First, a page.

The Good: Good lyrics, Interesting sound
The Bad: Vocals are not overly impressive, Even the deluxe version is short
The Basics: The deluxe version of Meteora shows some lyrical growth for Linkin Park over its debut album . . . though much of the rest of the band's sound is the same.
For the next two months, rather than picking a new Artist Of The Month each month, I am doing some projects that have me returning to prior Artists Of The Month. I'm starting this new retrospective with continuing last month's Artist Of The Month exploration (which is making my wife very happy) by beginning with Linkin Park's sophomore album, Meteora. For the review, we tracked down one of the many deluxe editions of Meteora.
Meteora shows some lyrical and thematic growth for Linkin Park from its debut to its second album. But, while the lyrics have gotten a bit deeper and the album has some recognizable hits - most notably "Numb" and "Somewhere I Belong" - most of the music on Meteora is still dominated by a chaotic mix of metal and rap. That said, there are some actual tunes on Meteora and a bit less screaming, which makes the album a bit easier to listen to than some of the other Linkin Park albums.
With sixteen tracks - fourteen songs, two live renditions of songs that appear on the album as studio cuts - clocking out at 45:53, Meteora is very much the work of Linkin Park. The bandmembers wrote all of the songs, they provide all the vocals and play their own instruments with only some additional strings for the few orchestral backing moments on the album. Linkin Park is credited as a co-producer of the album, as well, so it does appear like Meteora is exactly the album the band intended to release.
Musically, Meteora is very much what one expects from Linkin Park. For those who are unfamiliar with the band, Linkin Park produces heavy guitar-driven songs that blend the strong guitar/bass/drums combo with occasional keyboards. The instrumental accompaniment on most of the songs, on the guitar-based songs, use the instrumental accompaniment more to keep time than to deliver memorable tunes. The guitars are thrashing and help keep time, which compliments the raps and near-spoken word sections of songs.
Vocally, Linkin Park continues to illustrate that the lead singers were raised in a rap tradition, clearly influenced by the Beastie Boys. The lead vocalist, Chester Bennington and Mike Shinoda pass lines back and forth between them, most notably on "Hit The Floor." Bennington shouts through several songs and the screams play off the more smooth harmonies from Shinoda. The net result is that Linkin Park, on the guitar-driven tracks, produce songs that are more yelling and rapping. Songs that have more of a keyboard and bass presence, like "Easier To Run" create clear tunes and the vocals are carried in a very traditional melodic presentation. On Meteora almost all of the lines are actually performed with clear deliveries that make it very easy to understand every word.
On Meteora, Linkin Park is preoccupied with expressing emotions and singing about relationships. Linkin Park takes up the challenge of making some uncommon choices in themes to make a compelling series of poems, most notably on "Lying From You." Exploring the nature of honesty in relationships is not a common theme for music - save the lack of being able to trust cheaters, which is fairly common in music. Linkin Park manages to make the complicated exploration of honesty in relationships musical with lines like "When I pretend everything is what I want it to be / I look exactly like what you had always wanted to see / When I pretend, I can’t forget about the criminal I am / Stealing second after second just cause I know I can" ("Lying From You").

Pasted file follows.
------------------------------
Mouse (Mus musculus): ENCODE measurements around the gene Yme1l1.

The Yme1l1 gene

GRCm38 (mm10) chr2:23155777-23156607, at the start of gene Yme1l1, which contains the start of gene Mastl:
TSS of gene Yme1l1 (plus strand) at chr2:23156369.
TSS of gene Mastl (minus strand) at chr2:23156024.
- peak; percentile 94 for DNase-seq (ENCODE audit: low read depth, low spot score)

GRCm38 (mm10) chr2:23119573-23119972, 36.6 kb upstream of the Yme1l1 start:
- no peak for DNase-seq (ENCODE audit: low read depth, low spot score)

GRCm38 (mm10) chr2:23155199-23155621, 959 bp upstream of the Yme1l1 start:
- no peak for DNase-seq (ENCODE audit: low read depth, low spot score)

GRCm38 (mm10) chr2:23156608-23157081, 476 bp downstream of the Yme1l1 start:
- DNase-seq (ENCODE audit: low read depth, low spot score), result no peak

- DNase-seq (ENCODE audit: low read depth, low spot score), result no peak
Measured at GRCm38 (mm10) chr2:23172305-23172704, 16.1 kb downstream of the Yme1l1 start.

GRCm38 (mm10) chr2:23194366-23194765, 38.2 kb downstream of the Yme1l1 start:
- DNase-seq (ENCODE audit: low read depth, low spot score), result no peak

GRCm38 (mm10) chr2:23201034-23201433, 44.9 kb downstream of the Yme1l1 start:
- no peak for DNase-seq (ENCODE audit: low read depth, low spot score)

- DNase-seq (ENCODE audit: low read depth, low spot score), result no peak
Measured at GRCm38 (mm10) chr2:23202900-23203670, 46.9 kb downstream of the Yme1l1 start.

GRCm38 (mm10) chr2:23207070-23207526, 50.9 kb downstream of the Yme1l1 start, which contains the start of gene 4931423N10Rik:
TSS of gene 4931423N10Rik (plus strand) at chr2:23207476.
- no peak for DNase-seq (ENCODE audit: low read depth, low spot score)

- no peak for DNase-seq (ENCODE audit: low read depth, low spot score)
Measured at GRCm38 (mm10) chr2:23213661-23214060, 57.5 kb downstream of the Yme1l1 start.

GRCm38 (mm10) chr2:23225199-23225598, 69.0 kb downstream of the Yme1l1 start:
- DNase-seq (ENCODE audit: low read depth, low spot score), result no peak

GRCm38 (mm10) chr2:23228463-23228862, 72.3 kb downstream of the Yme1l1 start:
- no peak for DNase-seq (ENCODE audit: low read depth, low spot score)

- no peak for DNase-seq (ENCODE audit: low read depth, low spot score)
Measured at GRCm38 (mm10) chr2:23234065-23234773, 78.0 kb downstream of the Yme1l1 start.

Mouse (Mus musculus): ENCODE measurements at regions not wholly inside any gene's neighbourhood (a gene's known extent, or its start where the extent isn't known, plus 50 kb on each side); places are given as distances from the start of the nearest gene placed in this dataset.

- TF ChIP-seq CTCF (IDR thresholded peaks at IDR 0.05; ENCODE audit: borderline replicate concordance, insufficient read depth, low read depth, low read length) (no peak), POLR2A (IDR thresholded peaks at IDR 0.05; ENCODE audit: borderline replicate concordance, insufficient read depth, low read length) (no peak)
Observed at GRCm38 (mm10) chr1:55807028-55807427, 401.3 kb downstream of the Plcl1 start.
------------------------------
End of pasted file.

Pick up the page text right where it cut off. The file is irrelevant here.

Angst is the clear emotion being expressed on the bulk of Meteora. Instead of just singing about abstract emotions, Linkin Park sings about relationships with a decent amount of insight. When the artists sing "Something has been taken from deep inside of me / The secret I've kept locked away no one can ever see / Wounds so deep they never show they never go away / Like moving pictures in my head for years and years they've played / (If I could change I would take back the pain I would) / (Retrace every wrong move that I made I would)" ("Easier To Run"), it is clear they understand the feelings of regret and loss.
While most of the lyrics on Meteora have a fairly fresh sound to them, Linkin Park still has some room to grow. Not all of their poetics are winners or are very original at all. With the occasional predictable rhyme scheme - "Too many times that I’ve held on when I needed to push away / Afraid to say what was on my mind afraid to say what I need to say / Too many things that you've said about me when I’m not around / You think having the upper hand means you gotta keep putting me down" ("Don't Stay") - Linkin Park's members show that while they have something to say, they are not breaking all conventions to make their thoughts comprehensible.
Ultimately, Meteora is a good album that is listenable and has something to say, but its hits stand out somewhat incongruously from the rest of the sound and feeling of the album. The result is an interesting album, but not one that is timeless or truly essential.
The intro song "Foreword" is a weird, pointless track; "Lying From You" is the superlative track on Meteora.
For other reviews of Linkin Park albums, please check out my reviews of:
Hybrid Theory (Deluxe)
Minutes To Midnight
The Hunting Party
For other music reviews, please check out my Music Review Index Page for an organized listing!
© 2016 W.L. Swarts. May not be reprinted without permission.
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